When I got older, I had a younger brother to take trick-or-treating, so he wore the leopard suit that I had grown out of, and I wore a newly sewn clown suit. Since I was a tall kid, the clown suit was a good fit; I was a bit clumsy anyway, and from a practical standpoint it was more adaptable. When I got taller,  Mom added stockings so that the short legs wouldn’t look the wrong kind of funny. The other practical change was using pillow cases instead of those pumpkin tubs – you could stay out longer and not have to go home to dump out your loot.

Mom and Dad had to approve your loot before you ate it. You weren’t allowed to eat anything en route, and you were to beware of homemade goodies that people put in your bag; apples could have razor blades in them. There was one elderly lady on our block that made puffed rice squares that we could eat,  because we knew her and she put her address on the saran-wrapped packages. Mom and Dad told us it wasn’t a good idea to eat all the treats right away – wouldn’t it ruin the fun if we threw up all those Tootsie rolls and chocolate bars? But when I was a kid, no one gave out healthy treats. This was an honest-to-goodness junk food occasion.

In university the parties became a bit crazier; in those days jello shots and yucca flux were cool. We still bobbed for apples, but the guys were more concerned with impressing the girls than actually grabbing an apple. One year I went to see The Rocky Horror Picture Show with friends. We dressed up as characters, and brought props to take part. We put up our umbrellas and sprinkled water from spray jugs when Barry Bostwick gets out of the car to fix the tire. When someone at the grand table, says “A toast, we must have a toast!” we all threw toast. It was completely irreverent, a totally appropriate Halloween experience. In case you haven’t ever seen this film in a theatre with others, here are some tips for you when you do 🙂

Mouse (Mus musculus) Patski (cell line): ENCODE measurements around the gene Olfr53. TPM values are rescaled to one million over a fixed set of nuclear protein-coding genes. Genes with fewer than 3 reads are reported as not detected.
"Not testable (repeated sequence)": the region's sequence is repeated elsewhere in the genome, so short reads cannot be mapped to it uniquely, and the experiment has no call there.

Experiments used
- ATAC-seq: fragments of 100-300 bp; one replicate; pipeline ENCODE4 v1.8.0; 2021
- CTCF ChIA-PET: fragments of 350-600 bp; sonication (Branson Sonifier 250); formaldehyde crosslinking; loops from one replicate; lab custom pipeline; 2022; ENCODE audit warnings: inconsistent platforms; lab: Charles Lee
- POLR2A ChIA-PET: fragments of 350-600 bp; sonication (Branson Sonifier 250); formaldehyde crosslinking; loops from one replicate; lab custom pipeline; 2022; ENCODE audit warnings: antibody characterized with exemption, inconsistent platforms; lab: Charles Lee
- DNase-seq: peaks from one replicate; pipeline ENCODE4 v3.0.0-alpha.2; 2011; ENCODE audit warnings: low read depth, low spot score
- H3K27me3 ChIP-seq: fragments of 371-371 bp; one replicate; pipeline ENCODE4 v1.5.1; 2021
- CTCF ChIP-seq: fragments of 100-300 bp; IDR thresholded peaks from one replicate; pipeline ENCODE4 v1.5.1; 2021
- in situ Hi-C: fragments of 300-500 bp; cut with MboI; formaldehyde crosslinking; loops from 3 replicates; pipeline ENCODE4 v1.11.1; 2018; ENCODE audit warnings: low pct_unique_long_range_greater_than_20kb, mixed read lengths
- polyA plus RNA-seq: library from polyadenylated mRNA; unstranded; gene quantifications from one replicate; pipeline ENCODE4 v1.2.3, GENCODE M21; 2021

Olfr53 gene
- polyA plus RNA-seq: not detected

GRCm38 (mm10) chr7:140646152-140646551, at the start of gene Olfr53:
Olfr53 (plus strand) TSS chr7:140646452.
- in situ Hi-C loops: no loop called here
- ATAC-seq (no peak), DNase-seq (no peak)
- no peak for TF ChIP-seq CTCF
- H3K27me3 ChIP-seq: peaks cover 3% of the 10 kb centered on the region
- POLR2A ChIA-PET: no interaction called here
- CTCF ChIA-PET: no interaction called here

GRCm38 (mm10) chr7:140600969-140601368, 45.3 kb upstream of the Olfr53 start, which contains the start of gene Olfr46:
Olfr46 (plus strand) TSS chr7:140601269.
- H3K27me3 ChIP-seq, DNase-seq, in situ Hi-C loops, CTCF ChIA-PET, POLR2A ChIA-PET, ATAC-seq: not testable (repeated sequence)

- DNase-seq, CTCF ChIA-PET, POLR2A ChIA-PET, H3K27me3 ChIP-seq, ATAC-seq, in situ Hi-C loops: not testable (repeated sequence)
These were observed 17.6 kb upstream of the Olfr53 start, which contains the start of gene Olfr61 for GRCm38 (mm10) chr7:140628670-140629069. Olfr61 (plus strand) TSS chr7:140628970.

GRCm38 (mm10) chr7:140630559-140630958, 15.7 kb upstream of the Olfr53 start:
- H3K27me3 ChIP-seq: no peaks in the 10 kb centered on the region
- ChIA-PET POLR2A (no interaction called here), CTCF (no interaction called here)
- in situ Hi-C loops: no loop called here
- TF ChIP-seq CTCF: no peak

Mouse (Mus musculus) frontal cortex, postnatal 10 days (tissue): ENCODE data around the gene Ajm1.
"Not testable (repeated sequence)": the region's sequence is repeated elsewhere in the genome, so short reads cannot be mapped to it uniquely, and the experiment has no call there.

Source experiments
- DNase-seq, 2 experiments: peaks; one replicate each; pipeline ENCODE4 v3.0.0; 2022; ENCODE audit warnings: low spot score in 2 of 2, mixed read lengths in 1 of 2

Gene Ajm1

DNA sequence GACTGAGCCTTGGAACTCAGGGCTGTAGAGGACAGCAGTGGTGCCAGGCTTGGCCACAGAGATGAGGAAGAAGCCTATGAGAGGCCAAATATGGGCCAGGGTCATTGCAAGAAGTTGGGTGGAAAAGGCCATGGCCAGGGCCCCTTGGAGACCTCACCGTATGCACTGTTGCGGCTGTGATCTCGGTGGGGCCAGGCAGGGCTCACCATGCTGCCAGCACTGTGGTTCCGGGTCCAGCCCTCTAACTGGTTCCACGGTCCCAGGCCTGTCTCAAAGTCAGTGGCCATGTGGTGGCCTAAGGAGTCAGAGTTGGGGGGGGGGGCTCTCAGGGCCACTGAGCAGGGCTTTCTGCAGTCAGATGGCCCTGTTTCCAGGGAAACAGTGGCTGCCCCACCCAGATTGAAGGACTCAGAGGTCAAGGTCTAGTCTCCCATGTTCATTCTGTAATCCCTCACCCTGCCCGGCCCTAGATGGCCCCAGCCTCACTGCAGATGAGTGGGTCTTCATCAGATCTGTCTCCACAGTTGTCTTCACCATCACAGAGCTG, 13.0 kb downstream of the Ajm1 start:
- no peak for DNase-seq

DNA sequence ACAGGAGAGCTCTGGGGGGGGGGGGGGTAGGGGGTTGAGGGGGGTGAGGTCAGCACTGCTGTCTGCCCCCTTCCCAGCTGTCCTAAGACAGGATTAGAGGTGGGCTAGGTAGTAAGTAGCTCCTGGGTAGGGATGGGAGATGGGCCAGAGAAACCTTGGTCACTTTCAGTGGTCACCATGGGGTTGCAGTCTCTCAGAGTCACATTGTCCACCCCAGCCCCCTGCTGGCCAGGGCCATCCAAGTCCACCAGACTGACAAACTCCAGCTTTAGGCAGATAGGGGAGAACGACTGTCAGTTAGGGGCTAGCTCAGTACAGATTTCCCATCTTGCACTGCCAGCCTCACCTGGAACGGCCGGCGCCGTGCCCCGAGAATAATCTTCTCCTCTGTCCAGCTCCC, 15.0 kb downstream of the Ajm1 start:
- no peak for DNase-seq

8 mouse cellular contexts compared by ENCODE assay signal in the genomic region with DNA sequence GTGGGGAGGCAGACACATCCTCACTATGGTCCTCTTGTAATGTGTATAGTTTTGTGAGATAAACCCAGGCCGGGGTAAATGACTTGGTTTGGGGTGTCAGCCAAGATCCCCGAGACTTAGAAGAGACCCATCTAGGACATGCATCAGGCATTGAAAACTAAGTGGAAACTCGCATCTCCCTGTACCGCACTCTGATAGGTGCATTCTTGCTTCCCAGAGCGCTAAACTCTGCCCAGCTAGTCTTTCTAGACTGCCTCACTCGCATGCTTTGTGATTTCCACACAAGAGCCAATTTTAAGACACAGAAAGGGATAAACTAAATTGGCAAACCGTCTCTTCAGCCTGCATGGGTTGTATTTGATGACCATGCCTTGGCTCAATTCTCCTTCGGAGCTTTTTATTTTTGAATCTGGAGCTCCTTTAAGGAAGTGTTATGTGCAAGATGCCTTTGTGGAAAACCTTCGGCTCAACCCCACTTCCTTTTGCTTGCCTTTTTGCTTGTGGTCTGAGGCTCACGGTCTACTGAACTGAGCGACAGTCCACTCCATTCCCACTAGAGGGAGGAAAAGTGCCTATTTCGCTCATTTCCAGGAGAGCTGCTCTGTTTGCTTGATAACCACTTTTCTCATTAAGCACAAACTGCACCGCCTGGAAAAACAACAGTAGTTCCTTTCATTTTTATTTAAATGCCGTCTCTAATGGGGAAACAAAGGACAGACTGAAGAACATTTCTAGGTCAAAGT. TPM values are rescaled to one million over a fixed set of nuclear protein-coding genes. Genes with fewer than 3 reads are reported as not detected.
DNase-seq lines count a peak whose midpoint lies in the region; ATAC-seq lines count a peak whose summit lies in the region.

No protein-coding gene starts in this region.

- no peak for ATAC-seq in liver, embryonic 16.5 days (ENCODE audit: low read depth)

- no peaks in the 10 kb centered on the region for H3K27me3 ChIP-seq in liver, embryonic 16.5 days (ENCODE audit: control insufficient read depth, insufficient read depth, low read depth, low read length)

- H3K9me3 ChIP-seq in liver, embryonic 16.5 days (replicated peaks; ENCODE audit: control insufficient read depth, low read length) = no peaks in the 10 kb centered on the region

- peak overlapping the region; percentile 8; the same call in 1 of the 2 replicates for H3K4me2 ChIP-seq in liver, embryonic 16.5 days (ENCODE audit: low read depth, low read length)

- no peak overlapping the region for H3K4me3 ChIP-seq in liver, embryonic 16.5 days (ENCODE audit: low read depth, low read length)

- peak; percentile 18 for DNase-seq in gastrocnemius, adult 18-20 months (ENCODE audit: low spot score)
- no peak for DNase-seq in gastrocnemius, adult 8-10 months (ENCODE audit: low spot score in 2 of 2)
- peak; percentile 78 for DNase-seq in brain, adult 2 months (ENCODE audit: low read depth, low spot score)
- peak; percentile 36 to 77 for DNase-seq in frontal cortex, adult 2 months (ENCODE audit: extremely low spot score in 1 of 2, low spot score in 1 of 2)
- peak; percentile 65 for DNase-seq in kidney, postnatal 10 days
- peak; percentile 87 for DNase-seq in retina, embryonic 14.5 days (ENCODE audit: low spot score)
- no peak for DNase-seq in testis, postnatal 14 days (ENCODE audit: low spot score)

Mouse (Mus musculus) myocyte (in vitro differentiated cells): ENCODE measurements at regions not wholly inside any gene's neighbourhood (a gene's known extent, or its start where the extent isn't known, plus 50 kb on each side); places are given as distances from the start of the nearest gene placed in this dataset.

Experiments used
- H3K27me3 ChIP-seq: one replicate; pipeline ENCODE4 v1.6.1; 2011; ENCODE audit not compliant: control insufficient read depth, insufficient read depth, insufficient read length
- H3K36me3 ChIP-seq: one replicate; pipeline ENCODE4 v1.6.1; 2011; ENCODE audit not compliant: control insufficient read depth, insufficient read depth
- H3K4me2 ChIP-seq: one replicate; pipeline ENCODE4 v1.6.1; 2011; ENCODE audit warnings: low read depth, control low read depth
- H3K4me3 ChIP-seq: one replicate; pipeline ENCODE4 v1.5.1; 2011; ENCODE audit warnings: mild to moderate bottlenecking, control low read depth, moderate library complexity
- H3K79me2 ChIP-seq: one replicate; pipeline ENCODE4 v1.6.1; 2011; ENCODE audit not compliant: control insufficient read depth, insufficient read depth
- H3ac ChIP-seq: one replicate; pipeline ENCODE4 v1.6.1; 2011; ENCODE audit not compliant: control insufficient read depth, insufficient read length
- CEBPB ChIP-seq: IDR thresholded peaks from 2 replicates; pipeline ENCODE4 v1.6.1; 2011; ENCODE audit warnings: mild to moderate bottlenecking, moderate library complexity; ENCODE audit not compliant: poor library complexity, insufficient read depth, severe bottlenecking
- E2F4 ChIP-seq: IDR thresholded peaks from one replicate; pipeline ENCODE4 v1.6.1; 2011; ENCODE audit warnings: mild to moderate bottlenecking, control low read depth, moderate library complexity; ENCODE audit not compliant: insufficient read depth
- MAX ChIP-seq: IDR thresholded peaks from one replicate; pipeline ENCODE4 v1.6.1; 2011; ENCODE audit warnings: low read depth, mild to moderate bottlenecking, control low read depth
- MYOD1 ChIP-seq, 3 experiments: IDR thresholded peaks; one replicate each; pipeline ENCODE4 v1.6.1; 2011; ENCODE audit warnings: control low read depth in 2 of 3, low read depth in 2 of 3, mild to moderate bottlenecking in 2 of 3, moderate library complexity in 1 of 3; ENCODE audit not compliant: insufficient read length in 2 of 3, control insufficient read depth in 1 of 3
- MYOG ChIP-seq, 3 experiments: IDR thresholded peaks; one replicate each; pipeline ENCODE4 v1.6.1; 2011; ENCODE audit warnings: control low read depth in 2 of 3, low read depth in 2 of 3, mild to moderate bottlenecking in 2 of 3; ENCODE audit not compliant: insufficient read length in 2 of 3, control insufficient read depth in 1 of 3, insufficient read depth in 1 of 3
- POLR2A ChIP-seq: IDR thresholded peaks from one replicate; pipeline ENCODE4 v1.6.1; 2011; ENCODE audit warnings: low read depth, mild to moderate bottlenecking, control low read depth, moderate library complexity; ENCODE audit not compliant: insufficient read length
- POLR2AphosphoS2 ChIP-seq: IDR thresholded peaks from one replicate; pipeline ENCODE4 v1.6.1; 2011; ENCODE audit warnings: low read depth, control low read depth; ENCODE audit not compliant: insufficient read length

I think the theme of Hallowe’en  is the same as with many other celebrations – you just need to believe in the essence of the occasion. Let yourself be scared, step outside your comfort zone and see what it’s like to be different. Enjoy the thrill.

Need a reminder of how to make the most of Hallowe’en, or why it’s important to believe? Who better than Linus to tell us…

%d bloggers like this: